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Palestinian, Israeli, American Teens Wrap Up Gathering In Glenview

Hands of Peace, a program founded in Glenview, continues to bring together teens from Israel, Palestine, and the United States for dialogue in a neutral environment, both in Glenview and California. Three 16-year-olds visiting Glenview — Saleem, a Palestinian; Iddo, an Israeli; and Izzy Randaezo, from Park Ridge — discussed the latest Hands of Peace gathering with the Journal before Iddo and Saleem returned to the Middle East last week.

Hands of Peace organizers asked the Middle Eastern teens’ full names not be published out of security concerns.

The teens arrived in Glenview from Israel and Palestine on Wednesday, July 6, returning Monday, July 25. During their time in Glenview, a primary activity was engaging in guided group conversations at Glenview Community Church, to better understand each other’s cultures through dialogue.

Israeli and Palestinian teens stayed with host families, both in Chicago and in the suburbs. Besides the talks, teens participated in trust-building exercises, art, music and theatrical programs, and visited downtown Chicago.

“I’ve met Palestinians in the past, but the dialogue process here was a more controlled environment,” Iddo said. “Back home there is less talk about politics, while here it is a neutral ground where people feel safe sharing their experiences.”

Saleem said he does not meet many Israelis in his hometown, and said of the group discussions, “It’s OK to disagree. At the end of the day, we’re just people. We can discuss (issues) without becoming emotional.”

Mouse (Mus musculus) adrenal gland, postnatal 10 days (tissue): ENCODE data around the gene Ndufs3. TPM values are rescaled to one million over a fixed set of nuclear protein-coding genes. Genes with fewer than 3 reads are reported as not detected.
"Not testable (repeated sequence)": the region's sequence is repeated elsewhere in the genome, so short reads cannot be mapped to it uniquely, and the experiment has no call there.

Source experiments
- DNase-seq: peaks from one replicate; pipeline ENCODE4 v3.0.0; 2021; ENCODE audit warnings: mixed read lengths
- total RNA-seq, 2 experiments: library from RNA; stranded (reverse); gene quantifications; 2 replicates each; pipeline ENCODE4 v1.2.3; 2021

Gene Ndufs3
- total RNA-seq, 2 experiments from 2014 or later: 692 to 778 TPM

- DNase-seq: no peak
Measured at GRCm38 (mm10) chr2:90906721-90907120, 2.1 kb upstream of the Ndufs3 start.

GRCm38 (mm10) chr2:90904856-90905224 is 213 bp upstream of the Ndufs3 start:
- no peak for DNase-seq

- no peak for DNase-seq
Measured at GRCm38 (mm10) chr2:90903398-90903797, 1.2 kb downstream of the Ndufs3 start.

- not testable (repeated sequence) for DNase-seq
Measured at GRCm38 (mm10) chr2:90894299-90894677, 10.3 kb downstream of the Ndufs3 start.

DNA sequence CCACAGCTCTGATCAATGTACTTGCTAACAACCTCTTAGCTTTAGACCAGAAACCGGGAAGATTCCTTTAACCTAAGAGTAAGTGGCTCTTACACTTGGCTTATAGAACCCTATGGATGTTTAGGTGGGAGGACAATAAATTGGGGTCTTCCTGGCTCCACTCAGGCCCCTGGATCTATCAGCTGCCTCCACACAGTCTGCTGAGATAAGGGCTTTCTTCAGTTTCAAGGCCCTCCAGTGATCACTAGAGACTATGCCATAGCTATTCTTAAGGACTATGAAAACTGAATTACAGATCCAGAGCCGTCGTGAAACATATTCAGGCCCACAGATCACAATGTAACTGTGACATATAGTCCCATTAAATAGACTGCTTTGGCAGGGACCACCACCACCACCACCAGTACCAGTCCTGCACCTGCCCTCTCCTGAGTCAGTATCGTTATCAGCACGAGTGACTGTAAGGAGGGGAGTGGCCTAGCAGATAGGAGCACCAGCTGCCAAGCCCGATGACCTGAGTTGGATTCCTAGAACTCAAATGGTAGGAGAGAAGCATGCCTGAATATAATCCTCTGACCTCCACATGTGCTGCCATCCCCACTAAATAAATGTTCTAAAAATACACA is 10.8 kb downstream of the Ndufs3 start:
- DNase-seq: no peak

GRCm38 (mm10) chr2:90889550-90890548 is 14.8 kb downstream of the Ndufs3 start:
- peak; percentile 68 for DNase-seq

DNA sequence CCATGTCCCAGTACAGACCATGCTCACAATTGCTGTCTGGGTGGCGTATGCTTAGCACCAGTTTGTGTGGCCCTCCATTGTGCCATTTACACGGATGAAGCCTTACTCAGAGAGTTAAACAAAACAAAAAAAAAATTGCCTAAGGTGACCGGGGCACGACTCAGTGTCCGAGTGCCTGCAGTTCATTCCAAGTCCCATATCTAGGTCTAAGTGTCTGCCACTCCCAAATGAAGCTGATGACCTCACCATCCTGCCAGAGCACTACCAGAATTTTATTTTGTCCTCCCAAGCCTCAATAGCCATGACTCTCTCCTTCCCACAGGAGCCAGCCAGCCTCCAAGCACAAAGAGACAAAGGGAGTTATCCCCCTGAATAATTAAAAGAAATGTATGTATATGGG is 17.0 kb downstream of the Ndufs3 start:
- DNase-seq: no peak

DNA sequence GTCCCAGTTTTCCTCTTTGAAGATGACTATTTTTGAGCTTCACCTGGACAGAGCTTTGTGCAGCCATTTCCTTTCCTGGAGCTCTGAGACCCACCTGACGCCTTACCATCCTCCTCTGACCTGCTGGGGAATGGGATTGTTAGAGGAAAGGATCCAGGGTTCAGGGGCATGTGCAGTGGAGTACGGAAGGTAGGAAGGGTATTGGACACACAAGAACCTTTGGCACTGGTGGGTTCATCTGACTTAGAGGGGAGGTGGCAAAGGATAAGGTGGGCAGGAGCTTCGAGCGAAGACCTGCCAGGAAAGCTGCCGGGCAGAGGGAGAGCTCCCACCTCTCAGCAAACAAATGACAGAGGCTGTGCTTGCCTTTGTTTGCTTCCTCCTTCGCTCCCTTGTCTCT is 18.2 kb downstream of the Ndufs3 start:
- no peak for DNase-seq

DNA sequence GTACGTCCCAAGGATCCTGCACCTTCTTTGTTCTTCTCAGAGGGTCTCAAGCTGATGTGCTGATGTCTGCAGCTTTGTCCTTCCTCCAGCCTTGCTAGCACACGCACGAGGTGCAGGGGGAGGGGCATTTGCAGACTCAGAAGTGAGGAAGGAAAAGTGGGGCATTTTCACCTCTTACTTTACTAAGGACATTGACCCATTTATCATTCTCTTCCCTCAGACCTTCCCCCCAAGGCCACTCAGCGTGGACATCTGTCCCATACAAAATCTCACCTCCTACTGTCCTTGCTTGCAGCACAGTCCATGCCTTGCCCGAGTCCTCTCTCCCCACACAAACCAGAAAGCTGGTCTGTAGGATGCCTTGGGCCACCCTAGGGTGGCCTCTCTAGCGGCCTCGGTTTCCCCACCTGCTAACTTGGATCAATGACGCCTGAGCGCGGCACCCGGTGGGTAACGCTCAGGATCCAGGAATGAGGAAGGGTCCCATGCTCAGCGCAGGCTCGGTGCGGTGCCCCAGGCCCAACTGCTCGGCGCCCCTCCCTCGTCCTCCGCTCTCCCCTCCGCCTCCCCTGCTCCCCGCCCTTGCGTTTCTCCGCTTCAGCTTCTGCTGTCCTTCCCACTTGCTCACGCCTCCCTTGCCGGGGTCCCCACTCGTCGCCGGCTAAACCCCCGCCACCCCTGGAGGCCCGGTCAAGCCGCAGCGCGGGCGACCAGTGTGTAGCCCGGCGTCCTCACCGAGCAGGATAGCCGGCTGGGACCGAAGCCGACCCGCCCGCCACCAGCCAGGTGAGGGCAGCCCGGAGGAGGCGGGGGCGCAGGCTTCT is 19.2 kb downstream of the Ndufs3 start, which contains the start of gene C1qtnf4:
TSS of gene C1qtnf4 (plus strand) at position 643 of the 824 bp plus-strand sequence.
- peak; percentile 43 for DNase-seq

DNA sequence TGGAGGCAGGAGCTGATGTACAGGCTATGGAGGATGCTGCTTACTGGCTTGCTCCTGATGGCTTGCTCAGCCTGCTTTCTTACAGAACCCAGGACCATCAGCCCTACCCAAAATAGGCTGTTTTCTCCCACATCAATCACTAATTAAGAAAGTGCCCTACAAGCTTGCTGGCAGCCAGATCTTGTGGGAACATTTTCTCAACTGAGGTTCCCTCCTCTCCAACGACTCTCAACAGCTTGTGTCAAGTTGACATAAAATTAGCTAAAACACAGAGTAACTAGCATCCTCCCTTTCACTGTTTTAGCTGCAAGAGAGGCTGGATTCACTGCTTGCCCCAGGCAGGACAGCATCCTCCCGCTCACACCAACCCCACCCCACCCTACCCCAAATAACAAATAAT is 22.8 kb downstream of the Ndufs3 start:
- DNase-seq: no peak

Twice a day, teens participated in group discussions guided by Hands of Peace facilitators.

“I thought it was interesting meeting people from so far away,” Randaezo said. Hearing emotional and personal stories from Israeli and Palestinian teens themselves brought those experiences home “on a deeper level,” and led to shared empathy. “The facilitators push us to delve deeper than we might be comfortable with,” she said.

The group visited downtown Chicago, where they saw the city in a new way. “With a group, you see things through their eyes,” said Randaezo.

The Highland Park parade shooting, which occurred two days before the students’ arrival, also did not go unnoticed.

“Back home it is not surprising to hear about violence, but coming here two days after a tragedy, really close to the (Glenview Community) church,” Iddo said. “It was all my host family talked about. It’s a saddening reality we live in.”

“Such a tragedy on such a big holiday, it’s really sad,” Saleem said. “Hands of Peace always had their doors locked” at the church.

Randaezo said she was in her room on July 4 when her phone lit up with notifications about the shooting.

“It could have been my neighborhood. Only a few months prior, we had Uvalde,” she said referring to the recent mass shooting at a Texas elementary school. “This is awful on so many levels.”

“The people I have met here, I hope to stay in touch with, many have the same interests. We can talk about other stuff besides the conflict,” Iddo said.

In 2002, Glenview native Gretchen Grad founded Hands of Peace in the aftermath of the attacks of Sept. 11, 2001 with the goal of bringing more peace to the world. The first exchange brought American, Palestinian and Israeli youth to Glenview in 2003.

Since then, more than 700 Hands of Peace alumni have worked to create positive change in their communities around the world.

Today, Hands of Peace holds summer retreats in Glenview and San Diego, and alumni programs in Israel, Palestine and the United States. It has full-time staff working in the United States, Israel, and Palestine, along with a team of volunteers.

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